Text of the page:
impera تقسیم شده : اثر قطعه قطعه شدن اتحاد نظارت مالی و بانک مرکزی
|کد مقاله||سال انتشار||مقاله انگلیسی||ترجمه فارسی||تعداد کلمات|
|23212||2007||31 صفحه PDF||سفارش دهید||13724 کلمه|
Publisher : Elsevier - Science Direct (الزویر - ساینس دایرکت)
Journal : European Journal of Political Economy, Volume 23, Issue 2, June 2007, Pages 285–315
This paper analyses how the role of the central bank can influence the unification of the overall financial supervision architecture. We claim that the policymaker's choices can be viewed as a sequential process in which the institutional status quo matters. The degree of unification in supervision is decided based on the position of the central bank. If the central bank involvement in supervision and its reputation are high, the unification level is likely to be low, and vice versa. The central bank fragmentation effect can be explained through the three possible channels of moral hazard, bureaucracy, and reputation endowment effects. The empirical analysis–performed with ordered logit and probit functions on a dataset of 89 countries–confirms the robustness of the central bank fragmentation effect.
Financial supervision regimes vary significantly from country to country. A review of the supervision architectures1 indicates a trend toward a gradual concentration of powers. In Europe this trend has seemed rather strong in recent years. In addition to Norway, the first country to establish a single supervisor in 1986, and Iceland (1988), six other European Union member states–Austria (2002), Belgium (2004), Denmark (1988), Germany (2002), Sweden (1991) and the United Kingdom (1997)–have assigned the task of supervising the entire financial system to a single authority other than the central bank. In Ireland (2003), the supervisory responsibilities were concentrated in the hands of the central bank. Four countries involved in the 2004 EU enlargement process–Estonia (1999), Latvia (1998), Malta (2002) and Hungary (2000)–have also reformed their structures, concentrating all powers in a single authority,2 while, outside Europe, a unified agency has been established in Kazakhstan (2004), Korea (1997), Japan (2001), Nicaragua (1999) and, among the small countries, in Bahrain, Bermuda, Cayman Islands, Gibraltar, Maldives, Netherlands Antilles, Singapore and the United Arab Emirates. The single supervisor regime seems to be the “natural” and best answer to the challenges posed by financial market integration. If, in the long run, the expected financial structure is a perfectly integrated and single market, the best design for the supervisory architecture would seem to be the single authority. But the answer is apparently not that simple. The descriptive evidence3 seems to correct the idea that, given the blurring process in the financial landscape, there are two possible approaches to supervision: 1) unification under the roof of the central bank; and 2) unification in a different supervisory body.4 In reality, the unification of supervision seems evident only in the case of a single financial authority. In other words, the descriptive analysis signals an interesting result: the national choices on how many agencies are to be involved in supervision is strictly linked to the role of the central bank. The degree of supervision unification appears to be inversely related to central bank involvement. The trade-off is confirmed by exploring the determinants of recent reforms in supervisory regimes.5 How do we explain the fragmentation effect caused by the involvement of the central bank in supervision? The aim of this paper is to shed light on the economics of the central bank fragmentation effect. The paper is organized as follows. Section 2 describes the approach, which considers the supervisory structure as a path-dependent variable. The financial authorities concentration index (FAC Index) is used in Section 3 to identify this dependent variable. Then we recognize the importance of asking what role the central bank plays in the various national supervisory settings. The central bank as financial authority index (CBFA Index) is used to gauge the central bank's involvement in financial supervision. Using both the FAC Index and the CBFA Index, we confirm that the degree of supervision unification seems to be inversely proportional to the central bank's involvement in supervision (the central bank fragmentation effect). Section 4 discusses the central bank fragmentation effect. The approach adopted considers the supervisory framework with one or more authorities as a rule-driven path dependent variable determined by the policymaker. We claim that the political choice of supervision concentration level will depend on the role the central bank plays in the supervision. The policymaker's choice can be viewed as a sequential process in which the institutional status quo counts: the supervision concentration level is decided based on the position of the central bank. If the role of the central bank is limited, the supervision concentration level will be high and vice versa. The central bank fragmentation effect is explained through moral hazard, bureaucracy, and reputation endowment effects. If a low level of central bank involvement is the status quo, the policymaker is not likely to increase it, to avoid moral hazard phenomena in the controlled intermediaries (moral hazard effect) or an increase in the bureaucratic powers of the central bank (bureaucracy effect). An increased unification level may be achieved by creating a new single financial authority. If a high level of central bank involvement is the status quo, the policymaker may not wish to unify the supervision in the hands of the central bank for the same reasons (moral hazard and bureaucracy effects). At the same time, the policymaker may not be in a position to establish a new single financial authority, reducing the central bank's involvement in supervision if the central bank's reputation is high (reputation endowment effect). The overall effect is an inverse relationship between supervision unification and central bank involvement. In order to assess the central bank fragmentation effect, in Section 5 we estimate a model of the probability of different regime decisions as a function of this variable, checking for other structural economic and institutional variables. The empirical analysis, which is performed with ordered logit and probit functions on a dataset of 89 countries, confirms that the level of supervision unification is inversely dependent on central bank involvement in supervision. Section 6 presents conclusions.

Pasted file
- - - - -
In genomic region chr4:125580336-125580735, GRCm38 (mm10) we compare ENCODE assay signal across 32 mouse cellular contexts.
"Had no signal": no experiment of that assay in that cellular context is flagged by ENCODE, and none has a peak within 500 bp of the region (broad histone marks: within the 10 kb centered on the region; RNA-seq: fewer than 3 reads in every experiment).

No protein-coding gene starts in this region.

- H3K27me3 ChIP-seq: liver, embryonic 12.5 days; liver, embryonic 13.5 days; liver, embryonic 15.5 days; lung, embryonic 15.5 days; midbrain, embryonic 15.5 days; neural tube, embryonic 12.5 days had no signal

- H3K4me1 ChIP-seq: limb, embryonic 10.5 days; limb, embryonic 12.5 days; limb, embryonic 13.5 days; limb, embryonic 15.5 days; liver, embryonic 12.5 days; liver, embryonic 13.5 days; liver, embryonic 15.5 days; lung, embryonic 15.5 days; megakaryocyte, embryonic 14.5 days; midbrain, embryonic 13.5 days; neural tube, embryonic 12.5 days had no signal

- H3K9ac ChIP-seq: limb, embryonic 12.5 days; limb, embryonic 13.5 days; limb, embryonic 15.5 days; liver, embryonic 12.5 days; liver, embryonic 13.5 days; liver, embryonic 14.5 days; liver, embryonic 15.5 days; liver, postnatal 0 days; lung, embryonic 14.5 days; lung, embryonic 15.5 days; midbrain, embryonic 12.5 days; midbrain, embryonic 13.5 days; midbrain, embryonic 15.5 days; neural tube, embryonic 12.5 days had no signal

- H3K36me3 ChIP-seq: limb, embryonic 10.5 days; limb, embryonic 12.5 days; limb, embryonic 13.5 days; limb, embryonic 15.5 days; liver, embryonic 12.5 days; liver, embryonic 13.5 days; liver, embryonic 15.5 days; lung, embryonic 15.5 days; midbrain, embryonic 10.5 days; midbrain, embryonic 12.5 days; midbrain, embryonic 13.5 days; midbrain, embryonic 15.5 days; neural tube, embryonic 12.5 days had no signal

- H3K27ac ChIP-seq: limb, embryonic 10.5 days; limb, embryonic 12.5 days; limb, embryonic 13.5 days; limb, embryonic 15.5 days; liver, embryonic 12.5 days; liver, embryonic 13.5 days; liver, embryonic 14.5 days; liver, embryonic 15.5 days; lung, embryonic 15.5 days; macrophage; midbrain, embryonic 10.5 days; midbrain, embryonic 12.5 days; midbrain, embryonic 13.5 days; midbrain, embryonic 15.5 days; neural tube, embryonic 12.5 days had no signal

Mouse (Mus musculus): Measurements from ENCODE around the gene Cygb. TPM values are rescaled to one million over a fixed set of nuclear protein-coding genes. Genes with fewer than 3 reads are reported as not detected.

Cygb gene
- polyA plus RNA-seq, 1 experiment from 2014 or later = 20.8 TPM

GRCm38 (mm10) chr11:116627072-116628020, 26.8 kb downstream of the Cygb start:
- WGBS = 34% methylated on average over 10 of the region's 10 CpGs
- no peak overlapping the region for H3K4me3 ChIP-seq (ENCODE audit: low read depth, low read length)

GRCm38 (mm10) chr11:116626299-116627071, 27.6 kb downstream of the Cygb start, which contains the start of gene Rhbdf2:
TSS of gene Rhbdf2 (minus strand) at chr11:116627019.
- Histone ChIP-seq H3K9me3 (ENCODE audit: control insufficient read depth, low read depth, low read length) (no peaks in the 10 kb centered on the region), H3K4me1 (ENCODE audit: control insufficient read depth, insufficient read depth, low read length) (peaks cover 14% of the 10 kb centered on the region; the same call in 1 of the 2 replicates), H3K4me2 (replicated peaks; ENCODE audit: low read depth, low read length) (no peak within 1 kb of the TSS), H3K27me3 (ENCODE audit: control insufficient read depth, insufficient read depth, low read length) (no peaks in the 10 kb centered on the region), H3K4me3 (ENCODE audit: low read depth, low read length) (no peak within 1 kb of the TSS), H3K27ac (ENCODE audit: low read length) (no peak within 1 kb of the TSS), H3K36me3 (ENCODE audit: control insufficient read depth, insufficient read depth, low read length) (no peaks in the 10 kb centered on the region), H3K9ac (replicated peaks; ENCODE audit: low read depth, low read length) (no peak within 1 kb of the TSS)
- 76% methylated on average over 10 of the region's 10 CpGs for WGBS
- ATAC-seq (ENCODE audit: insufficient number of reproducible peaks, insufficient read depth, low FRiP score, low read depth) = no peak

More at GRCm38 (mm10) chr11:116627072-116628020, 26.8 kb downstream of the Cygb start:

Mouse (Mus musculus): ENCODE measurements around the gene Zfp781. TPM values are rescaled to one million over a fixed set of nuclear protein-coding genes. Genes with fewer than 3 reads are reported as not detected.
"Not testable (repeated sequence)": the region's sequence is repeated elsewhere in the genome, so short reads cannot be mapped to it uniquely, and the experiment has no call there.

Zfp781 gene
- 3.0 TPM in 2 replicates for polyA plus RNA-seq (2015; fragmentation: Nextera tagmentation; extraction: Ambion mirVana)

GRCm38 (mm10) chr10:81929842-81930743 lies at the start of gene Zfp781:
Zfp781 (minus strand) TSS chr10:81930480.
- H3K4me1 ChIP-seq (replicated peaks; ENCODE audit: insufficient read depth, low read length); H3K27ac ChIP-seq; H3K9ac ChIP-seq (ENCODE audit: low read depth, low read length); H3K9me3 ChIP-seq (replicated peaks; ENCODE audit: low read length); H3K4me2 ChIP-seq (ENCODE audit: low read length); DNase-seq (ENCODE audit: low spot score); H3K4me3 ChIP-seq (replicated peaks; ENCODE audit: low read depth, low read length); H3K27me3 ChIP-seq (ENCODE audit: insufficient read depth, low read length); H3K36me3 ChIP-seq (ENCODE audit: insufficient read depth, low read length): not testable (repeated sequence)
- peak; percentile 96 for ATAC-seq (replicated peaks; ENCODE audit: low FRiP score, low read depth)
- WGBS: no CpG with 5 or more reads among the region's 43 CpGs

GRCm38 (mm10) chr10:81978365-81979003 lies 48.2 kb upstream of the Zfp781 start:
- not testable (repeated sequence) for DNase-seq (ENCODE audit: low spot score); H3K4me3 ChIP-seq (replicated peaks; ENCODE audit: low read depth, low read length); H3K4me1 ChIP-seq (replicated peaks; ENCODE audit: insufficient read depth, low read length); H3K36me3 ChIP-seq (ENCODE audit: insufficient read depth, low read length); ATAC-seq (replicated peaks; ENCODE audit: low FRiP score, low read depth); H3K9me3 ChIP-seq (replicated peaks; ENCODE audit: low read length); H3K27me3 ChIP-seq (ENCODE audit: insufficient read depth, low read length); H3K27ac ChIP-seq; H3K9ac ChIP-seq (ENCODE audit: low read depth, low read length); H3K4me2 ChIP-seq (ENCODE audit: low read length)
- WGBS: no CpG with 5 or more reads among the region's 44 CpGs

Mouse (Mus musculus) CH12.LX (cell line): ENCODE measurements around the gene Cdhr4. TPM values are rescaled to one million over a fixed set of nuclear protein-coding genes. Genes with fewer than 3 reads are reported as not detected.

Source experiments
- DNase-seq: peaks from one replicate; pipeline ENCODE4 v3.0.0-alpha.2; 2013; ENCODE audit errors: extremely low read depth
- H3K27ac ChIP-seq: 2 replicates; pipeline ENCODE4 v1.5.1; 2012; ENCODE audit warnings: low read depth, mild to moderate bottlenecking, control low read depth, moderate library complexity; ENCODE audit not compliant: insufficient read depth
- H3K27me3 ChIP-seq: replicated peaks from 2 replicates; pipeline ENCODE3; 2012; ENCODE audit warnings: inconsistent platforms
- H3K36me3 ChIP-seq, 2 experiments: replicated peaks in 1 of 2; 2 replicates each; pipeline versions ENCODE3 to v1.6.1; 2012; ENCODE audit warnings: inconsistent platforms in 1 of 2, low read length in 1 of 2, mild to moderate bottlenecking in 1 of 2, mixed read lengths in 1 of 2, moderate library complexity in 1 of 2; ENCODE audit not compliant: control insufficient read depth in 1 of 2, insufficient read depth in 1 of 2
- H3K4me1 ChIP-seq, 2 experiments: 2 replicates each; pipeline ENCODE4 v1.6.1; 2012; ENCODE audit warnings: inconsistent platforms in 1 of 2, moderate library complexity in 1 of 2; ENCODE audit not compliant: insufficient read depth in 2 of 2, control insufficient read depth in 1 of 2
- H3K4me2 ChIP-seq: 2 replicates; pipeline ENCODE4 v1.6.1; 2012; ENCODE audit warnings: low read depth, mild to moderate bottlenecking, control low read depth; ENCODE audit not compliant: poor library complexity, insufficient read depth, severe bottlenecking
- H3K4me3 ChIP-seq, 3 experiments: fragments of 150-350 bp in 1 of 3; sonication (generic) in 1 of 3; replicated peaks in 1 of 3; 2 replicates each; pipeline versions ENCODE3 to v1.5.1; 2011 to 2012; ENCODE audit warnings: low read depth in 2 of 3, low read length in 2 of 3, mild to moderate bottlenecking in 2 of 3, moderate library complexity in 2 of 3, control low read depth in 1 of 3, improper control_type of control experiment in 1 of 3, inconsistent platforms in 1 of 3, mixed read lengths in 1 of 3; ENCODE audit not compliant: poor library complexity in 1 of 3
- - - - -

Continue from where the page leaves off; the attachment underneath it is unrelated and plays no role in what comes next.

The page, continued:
نتیجه گیری انگلیسی
The objective of this paper has been to analyse how the institutional position of the central bank influences the recent tendency to unify the powers of financial supervision, highlighting the robustness of the central bank fragmentation effect. The results seem particularly promising for future research. It will be important to make an in-depth analysis of the determinants of the central bank fragmentation effect. In this paper, the central bank fragmentation effect is an independent variable used in explaining the supervision unification level. The next step forward will be to consider the degree of central bank involvement as a dependent variable, in order to identify consistent proxies of the potential different causes (blurring hazard effect, bureaucracy effect, reputation endowment effect) that could explain the decision of policymakers to maintain or reform the supervisory responsibility of the monetary authority. It is no simple problem to identify completely and satisfactorily what the consistent proxies might be, because the preferences or beliefs of the policymaker regarding the pros and cons of reforming the central bank's involvement in supervision cannot be readily expressed with in concrete indicators. Examples are the political perceptions of the blurring hazard risks, the central bank reputation endowment and the bureaucratic power. The point is that generally this kind of variable is not available for a large cross-country sample.55 From the theoretical point of view, future effort will be to model the policymaker decision framework, in order to better highlight the features of the institutional and political process that leads a supervisory regime to assume given characteristics. Using the principal agent approach for addressing the architecture of financial supervision seems a very promising avenue.